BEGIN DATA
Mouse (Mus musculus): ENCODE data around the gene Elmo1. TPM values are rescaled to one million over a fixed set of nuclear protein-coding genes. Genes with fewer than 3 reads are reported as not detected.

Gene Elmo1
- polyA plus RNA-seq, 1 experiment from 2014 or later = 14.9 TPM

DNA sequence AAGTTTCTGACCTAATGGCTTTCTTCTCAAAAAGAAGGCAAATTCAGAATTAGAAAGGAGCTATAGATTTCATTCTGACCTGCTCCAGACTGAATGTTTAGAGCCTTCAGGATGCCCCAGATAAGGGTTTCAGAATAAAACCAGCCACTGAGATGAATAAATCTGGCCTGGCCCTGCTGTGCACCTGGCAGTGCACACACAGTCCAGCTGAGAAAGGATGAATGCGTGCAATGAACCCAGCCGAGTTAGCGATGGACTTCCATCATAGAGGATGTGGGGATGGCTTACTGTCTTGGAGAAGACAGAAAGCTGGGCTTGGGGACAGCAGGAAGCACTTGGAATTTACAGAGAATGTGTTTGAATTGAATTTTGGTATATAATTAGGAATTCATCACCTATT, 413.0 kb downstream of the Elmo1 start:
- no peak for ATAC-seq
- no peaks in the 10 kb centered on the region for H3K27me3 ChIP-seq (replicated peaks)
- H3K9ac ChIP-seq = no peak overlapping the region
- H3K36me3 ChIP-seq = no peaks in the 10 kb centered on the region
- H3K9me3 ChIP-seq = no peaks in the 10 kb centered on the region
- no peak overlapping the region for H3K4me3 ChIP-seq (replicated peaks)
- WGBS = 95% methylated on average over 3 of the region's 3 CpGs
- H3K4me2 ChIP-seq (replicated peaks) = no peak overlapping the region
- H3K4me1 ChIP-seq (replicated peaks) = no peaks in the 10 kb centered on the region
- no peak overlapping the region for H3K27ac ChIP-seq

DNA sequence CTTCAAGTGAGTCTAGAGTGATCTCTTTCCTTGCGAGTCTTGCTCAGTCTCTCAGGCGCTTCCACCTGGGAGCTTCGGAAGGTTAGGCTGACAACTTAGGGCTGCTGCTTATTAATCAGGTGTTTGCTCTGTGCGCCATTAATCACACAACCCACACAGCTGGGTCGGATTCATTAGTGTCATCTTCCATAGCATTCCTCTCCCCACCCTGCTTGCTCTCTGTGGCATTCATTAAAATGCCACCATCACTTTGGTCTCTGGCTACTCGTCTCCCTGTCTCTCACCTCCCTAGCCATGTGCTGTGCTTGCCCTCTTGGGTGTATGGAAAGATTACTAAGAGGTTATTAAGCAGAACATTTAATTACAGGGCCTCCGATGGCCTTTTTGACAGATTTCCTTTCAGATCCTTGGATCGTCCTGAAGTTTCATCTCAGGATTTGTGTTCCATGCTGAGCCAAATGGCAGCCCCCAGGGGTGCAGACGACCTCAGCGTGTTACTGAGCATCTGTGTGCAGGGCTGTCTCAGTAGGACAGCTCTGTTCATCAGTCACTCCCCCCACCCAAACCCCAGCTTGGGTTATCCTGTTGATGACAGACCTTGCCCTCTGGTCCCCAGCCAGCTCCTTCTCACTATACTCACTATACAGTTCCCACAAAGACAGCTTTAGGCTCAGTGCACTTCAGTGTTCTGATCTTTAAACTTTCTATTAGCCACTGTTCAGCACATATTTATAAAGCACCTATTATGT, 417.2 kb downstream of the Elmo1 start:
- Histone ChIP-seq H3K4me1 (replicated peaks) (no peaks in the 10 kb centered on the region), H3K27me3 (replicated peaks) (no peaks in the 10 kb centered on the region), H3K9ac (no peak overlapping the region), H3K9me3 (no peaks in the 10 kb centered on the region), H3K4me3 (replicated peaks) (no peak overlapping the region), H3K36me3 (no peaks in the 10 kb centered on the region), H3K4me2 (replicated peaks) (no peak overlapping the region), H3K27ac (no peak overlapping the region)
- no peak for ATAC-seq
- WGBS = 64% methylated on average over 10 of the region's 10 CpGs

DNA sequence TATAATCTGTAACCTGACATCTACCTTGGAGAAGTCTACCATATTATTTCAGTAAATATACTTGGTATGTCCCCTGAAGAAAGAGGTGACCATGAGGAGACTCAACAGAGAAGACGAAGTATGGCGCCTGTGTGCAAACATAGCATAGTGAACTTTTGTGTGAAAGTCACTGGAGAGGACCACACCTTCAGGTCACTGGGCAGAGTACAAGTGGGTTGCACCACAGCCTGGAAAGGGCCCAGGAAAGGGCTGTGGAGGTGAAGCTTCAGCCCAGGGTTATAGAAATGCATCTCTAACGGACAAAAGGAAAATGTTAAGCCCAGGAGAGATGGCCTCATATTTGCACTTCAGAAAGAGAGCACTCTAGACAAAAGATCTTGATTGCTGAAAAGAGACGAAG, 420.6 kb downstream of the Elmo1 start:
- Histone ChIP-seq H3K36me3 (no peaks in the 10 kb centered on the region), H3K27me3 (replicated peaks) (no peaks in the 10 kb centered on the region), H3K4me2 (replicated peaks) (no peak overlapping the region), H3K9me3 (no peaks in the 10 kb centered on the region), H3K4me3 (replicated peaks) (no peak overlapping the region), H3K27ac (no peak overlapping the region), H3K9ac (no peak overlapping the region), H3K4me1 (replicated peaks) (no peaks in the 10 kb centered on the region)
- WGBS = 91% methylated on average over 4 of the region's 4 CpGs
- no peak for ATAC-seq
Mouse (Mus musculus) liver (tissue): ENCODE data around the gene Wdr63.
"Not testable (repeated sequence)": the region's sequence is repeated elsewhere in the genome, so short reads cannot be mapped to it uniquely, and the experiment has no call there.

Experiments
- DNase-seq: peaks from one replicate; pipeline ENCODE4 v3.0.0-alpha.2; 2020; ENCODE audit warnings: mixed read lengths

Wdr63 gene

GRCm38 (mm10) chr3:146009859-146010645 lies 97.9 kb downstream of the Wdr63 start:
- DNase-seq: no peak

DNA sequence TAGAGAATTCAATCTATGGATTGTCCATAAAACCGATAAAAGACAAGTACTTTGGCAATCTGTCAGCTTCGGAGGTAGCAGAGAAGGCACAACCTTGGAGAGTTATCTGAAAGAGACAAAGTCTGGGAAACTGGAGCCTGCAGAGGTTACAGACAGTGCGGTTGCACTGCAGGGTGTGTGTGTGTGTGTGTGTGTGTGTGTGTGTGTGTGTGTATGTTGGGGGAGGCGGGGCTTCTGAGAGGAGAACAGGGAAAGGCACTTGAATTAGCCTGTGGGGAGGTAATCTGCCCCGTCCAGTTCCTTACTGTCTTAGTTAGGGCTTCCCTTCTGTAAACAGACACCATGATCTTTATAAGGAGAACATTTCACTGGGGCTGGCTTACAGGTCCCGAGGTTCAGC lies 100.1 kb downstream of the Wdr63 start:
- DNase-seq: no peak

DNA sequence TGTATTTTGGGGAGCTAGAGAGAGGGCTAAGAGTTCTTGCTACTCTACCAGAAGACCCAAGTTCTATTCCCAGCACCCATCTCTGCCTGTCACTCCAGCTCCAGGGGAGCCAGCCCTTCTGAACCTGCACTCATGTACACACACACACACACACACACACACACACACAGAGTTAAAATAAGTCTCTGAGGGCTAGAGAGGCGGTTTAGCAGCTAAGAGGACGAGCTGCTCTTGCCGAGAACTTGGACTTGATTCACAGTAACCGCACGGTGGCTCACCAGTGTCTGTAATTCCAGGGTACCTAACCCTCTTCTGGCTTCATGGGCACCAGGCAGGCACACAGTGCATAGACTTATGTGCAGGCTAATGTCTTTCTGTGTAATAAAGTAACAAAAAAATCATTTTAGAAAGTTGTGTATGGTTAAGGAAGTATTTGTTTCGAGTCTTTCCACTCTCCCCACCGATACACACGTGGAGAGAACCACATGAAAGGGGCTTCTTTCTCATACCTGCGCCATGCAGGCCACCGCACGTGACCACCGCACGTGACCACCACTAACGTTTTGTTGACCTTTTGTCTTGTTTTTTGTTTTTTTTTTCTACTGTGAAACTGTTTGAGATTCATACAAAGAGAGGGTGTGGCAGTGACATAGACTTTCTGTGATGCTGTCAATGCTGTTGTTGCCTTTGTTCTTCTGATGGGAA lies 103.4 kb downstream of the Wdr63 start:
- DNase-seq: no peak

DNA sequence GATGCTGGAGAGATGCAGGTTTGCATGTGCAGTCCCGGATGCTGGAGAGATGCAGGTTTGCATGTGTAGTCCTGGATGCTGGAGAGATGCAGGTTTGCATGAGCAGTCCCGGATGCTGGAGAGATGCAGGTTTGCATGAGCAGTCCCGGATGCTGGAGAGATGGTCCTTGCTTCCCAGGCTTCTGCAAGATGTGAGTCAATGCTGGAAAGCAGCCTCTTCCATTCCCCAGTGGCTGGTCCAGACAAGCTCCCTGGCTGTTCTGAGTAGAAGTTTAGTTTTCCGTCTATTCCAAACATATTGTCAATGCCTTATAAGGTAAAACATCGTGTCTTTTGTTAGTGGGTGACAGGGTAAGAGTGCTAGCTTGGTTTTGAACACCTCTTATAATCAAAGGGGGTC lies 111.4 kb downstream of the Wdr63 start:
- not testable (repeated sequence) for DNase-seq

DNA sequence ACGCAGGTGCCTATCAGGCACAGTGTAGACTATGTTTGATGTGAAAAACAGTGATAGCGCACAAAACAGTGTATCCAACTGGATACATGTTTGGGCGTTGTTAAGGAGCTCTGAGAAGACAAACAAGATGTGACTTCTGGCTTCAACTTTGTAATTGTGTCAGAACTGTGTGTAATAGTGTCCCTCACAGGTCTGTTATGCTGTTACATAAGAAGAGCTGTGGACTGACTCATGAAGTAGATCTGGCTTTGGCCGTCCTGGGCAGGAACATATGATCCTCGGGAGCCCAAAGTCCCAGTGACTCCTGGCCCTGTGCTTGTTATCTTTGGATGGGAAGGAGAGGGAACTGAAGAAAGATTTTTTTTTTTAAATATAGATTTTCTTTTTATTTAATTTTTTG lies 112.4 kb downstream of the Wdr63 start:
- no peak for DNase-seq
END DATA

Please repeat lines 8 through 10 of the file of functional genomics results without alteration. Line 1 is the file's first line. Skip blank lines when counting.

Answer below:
- H3K36me3 ChIP-seq = no peaks in the 10 kb centered on the region
- H3K9me3 ChIP-seq = no peaks in the 10 kb centered on the region
- no peak overlapping the region for H3K4me3 ChIP-seq (replicated peaks)